I bought a house from the early 80s and I'm trying to figure out how much amps I can use safely, if it is possible to add air conditioning on the current electric system, and in general if the current situation is safe.

There is one main panel (first picture) and a "kind of panel" in the garage (second picture).

Main power panel

From what I understand, the left thing is the main switch and is rated 80 Amps.

Does that means that this is the maximum that can be used at the same time?

I assume the two residual current device on the right are protecting the light and power point breakers with the green labels, but since all the green label breakers adds to 80 Amps, where does the extra 80 amps of the 3 red label breakers (garage 32A, stove 32A, solar HWS 16A) come from?

Does it means I'm pulling 160 Amps from a 80 Amps main switch? (if that's the case, is it safe?).

Garage Panel

Here I think there is a residual current device for 40A and 3 fuses. I assume those are connected to the Garage breaker in the main panel (which is 32A, not 40. Is this safe too?)

What I'd like to know is:

  • First, is this setup safe?
  • How much amps can I pull from each power point (this is an issue since there are only 2 of them in most rooms, and I suspect they are both wired together since they are always next to each other)
  • On the garage "panel", the marking says 8A for lights and 16A for each power point, but the installed fuses lists the opposite; should I switch them?
  • We are looking into adding Air Conditioning, and the installer recommends installing 7 split systems, each of them requiring its own breaker (5 need 10A, 2 need 20A). That's 90 extra amps. Can this be added into this installation? and if it cannot what would be the best option?

Not sure if it helps, but we are in Australia (240V, 50Hz).

1 Answer 1


is this setup safe?

A fault in your garage lighting might start a fire in the 8A wiring before the 16A fuse blows. Don't replace your fluorescent tubes with a huge bank of film-studio incandescent lighting.

I see nothing else to suggest it is unsafe.

How much amps can I pull from each power point

From any one power point, you can pull the maximum current that point is rated for (e.g. on a UK ring circuit I can pull 13A from any single power point)

However the total load on the circuit is determined by the circuit breaker rating for the circuit. It is perfectly normal to have ten 13A power points on a 32A circuit. Obviously you can't boil ten kettles at once.

You might have radial circuits (I'm not sure what is normal in Oz) and different numbers - but the same principles apply.

Does it means I'm pulling 160 Amps from a 80 Amps main switch?

No, it means that the design used in all household electrical installations assumes that you wont fit every light socket with the most powerful bulb you can buy, plug a full kettle into every power point and turn them all on while simultaneously having a power-shower, roasting a turkey, frying four pancakes, mowing the lawn, drilling and sawing 2x4s, running AC at full, with TV, DVD, Blu-Ray, VHS, HiFi, bedside radio, and all lights on full blast. It might seem like your suburban neighbours do this but they don't really.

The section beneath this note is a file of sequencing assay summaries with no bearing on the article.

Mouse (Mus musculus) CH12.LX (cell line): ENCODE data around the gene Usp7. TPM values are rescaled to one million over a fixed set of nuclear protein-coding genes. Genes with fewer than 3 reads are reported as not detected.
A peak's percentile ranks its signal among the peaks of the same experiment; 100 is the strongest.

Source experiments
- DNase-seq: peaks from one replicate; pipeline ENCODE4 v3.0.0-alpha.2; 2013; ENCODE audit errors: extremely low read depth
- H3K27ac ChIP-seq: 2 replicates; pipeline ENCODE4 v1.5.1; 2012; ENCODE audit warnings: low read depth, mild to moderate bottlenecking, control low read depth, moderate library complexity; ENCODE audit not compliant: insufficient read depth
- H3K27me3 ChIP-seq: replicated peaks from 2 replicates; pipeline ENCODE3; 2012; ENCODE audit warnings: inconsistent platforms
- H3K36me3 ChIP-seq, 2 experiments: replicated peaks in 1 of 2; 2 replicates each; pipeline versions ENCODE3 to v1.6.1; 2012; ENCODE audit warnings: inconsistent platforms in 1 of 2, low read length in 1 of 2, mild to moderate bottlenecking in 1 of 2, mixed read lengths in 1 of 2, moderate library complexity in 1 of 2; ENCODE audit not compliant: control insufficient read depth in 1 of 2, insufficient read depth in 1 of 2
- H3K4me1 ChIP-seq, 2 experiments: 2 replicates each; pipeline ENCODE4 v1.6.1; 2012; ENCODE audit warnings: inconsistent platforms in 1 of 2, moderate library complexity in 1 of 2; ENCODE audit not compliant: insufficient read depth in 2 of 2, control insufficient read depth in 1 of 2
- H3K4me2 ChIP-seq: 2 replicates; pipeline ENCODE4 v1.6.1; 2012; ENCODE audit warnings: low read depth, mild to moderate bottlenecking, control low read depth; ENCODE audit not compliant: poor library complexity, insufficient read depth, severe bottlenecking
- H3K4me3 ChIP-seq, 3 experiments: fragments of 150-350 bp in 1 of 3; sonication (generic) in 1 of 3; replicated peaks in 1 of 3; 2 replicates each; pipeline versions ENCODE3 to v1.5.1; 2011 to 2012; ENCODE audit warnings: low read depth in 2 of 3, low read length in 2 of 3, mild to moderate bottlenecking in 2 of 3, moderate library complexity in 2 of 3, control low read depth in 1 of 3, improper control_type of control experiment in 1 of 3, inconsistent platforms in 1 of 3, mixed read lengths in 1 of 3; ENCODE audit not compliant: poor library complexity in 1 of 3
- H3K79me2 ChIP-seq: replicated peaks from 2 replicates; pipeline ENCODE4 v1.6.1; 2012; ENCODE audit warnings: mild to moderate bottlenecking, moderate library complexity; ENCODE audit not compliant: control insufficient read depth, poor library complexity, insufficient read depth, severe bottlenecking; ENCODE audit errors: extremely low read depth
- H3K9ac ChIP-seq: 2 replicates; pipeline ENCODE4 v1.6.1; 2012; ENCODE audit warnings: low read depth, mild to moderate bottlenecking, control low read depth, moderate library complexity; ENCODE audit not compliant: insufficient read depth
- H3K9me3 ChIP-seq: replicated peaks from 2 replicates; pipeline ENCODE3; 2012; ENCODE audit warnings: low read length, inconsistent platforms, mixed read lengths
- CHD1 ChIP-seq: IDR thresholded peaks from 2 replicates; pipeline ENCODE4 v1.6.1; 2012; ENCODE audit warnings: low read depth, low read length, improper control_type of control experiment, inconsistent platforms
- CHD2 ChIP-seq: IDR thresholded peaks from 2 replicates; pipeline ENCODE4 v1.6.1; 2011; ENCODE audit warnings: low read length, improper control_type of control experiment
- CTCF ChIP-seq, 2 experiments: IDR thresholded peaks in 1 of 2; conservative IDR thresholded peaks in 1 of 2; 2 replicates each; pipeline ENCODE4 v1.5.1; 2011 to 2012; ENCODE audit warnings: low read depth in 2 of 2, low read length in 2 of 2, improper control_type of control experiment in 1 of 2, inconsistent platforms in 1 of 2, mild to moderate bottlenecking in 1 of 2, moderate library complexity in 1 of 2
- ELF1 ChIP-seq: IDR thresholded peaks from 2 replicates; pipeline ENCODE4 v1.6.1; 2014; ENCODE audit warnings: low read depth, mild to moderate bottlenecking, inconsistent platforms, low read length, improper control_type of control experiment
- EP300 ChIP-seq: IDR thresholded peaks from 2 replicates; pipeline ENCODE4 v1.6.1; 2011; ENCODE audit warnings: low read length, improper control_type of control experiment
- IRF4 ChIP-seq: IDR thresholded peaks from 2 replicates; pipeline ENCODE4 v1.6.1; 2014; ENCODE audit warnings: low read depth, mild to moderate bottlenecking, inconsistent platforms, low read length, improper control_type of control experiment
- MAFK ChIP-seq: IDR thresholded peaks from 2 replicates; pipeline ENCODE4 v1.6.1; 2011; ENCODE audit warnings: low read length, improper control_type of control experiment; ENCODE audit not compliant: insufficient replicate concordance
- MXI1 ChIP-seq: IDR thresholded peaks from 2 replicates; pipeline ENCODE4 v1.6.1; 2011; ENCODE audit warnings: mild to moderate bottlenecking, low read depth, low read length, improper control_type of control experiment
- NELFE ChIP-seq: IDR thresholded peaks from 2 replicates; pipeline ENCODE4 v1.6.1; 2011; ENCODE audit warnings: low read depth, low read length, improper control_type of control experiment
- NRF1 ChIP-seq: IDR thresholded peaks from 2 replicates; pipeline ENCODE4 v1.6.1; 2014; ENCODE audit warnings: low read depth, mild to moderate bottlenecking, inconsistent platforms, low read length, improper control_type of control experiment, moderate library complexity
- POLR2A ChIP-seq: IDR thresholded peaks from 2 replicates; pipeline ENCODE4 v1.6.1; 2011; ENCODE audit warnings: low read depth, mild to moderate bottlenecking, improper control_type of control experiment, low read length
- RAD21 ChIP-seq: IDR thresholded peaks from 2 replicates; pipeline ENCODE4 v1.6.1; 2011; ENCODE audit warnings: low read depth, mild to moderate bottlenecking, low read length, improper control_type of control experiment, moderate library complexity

On the garage "panel" ...

I would try switching them to see what happens. Inspect them first, maybe the fuse wire used doesn't match the number on the outside.

90 extra amps

You say your main panel has a main switch rated for 80 Amps. It sounds like you need a 200A supply.


  • Buy a power meter - the sort that clamps around your main power cable and tells you how many amps you are pulling. My electric co gave me one free.

  • Get whoever's installing the AC to specify total current that is needed at any one time.

  • Contact your electricity supply company / utility to get supply to house uprated accordingly.

  • Hire an electrician to replace your existing main panel with a new main panel with capacity for another 8 circuits (if that is really what is needed).

  • Get an extra job to pay for the electricity bills.

  • 1
    Red you forgot to add AC and furnace running at same time LOL. I would pull the fuse in the garrage to verify if the lights go out then check the wire size compared to fuse size, having two large fuse is bad news for wiring all over the world.
    – Ed Beal
    Commented Nov 18, 2015 at 14:02
  • Thanks for the very complete answer! If I understand everything will work fine until I'm pulling more than 80A, but it's possible that the main switch will trip while no other breakers will. The sum of rated "running current" for the AC systems is 38A. That's almost half the house capacity so I'll definitely contact a registered electrician.
    – LeFauve
    Commented Nov 19, 2015 at 22:08
  • @EdBeal I pulled the fuses and they do what they advertise ("lights" cuts lights and the two others cut the power points). However, the wire size is suspiciously similar for the 16A and 8A fuses... Can I just buy the right kind of wire and rewire them so I know they will have the correct specifications?
    – LeFauve
    Commented Nov 19, 2015 at 22:12

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